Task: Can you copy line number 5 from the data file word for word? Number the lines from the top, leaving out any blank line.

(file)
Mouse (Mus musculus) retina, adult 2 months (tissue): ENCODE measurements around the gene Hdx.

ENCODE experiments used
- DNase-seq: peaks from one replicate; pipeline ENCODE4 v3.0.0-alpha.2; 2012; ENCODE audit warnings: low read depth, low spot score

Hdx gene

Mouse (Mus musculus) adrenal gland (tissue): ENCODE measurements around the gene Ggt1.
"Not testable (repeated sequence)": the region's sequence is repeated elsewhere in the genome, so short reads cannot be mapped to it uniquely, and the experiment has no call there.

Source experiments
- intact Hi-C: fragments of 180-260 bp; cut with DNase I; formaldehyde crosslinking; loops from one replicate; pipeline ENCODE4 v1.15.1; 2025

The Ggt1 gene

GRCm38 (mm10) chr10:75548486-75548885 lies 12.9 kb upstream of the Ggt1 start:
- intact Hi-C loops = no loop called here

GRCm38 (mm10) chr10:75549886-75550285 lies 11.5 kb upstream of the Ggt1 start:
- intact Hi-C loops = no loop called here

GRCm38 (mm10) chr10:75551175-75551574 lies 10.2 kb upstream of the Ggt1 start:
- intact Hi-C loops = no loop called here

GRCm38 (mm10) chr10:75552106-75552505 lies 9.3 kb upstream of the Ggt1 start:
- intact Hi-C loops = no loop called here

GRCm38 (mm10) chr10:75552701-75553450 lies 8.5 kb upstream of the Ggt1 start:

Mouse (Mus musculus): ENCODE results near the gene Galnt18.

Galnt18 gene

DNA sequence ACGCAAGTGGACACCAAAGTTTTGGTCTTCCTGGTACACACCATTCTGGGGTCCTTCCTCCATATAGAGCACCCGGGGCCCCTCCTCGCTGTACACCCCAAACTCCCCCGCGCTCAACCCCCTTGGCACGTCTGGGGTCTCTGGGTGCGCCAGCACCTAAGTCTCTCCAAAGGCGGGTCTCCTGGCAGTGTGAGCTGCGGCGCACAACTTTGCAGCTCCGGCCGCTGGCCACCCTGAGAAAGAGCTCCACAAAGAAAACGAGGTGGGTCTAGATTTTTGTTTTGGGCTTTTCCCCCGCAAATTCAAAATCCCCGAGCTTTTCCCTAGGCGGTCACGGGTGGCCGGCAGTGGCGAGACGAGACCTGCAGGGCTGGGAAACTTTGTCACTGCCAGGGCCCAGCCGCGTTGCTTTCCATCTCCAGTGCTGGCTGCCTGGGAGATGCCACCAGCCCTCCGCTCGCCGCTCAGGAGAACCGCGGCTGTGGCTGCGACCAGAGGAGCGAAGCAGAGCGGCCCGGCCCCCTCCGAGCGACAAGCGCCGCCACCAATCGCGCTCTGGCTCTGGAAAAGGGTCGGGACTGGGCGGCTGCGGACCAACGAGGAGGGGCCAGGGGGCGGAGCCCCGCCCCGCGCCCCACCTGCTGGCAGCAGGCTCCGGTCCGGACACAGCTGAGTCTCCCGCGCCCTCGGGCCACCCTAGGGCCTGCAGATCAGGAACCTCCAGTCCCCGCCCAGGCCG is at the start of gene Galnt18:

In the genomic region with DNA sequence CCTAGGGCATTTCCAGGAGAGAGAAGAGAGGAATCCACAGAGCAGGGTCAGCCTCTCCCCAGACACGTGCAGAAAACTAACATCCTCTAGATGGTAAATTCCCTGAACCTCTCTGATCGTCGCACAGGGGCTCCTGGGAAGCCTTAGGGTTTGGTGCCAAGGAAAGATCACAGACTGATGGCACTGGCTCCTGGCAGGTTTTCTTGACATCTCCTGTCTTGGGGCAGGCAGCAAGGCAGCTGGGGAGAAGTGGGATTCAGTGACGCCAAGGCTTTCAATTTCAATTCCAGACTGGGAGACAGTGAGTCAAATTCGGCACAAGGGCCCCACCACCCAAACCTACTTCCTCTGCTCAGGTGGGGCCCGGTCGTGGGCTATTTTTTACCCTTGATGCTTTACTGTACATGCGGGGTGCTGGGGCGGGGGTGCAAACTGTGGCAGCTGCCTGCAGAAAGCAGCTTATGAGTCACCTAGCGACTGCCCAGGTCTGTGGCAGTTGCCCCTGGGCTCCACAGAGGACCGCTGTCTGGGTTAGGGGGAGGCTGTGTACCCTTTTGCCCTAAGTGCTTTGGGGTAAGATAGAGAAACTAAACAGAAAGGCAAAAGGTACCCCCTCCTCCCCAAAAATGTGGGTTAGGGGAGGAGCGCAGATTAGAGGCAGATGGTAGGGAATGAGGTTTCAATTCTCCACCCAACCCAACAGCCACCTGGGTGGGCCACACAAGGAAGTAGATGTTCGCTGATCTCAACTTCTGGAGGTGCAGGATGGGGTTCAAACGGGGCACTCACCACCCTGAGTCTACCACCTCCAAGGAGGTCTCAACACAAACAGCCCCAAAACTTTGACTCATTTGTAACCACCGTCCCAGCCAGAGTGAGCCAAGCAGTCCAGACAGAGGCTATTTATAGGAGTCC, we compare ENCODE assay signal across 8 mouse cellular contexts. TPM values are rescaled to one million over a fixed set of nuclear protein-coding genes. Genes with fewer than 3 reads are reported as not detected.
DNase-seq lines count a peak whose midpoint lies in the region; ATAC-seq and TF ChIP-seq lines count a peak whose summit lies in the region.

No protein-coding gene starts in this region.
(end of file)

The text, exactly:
Mouse (Mus musculus) adrenal gland (tissue): ENCODE measurements around the gene Ggt1.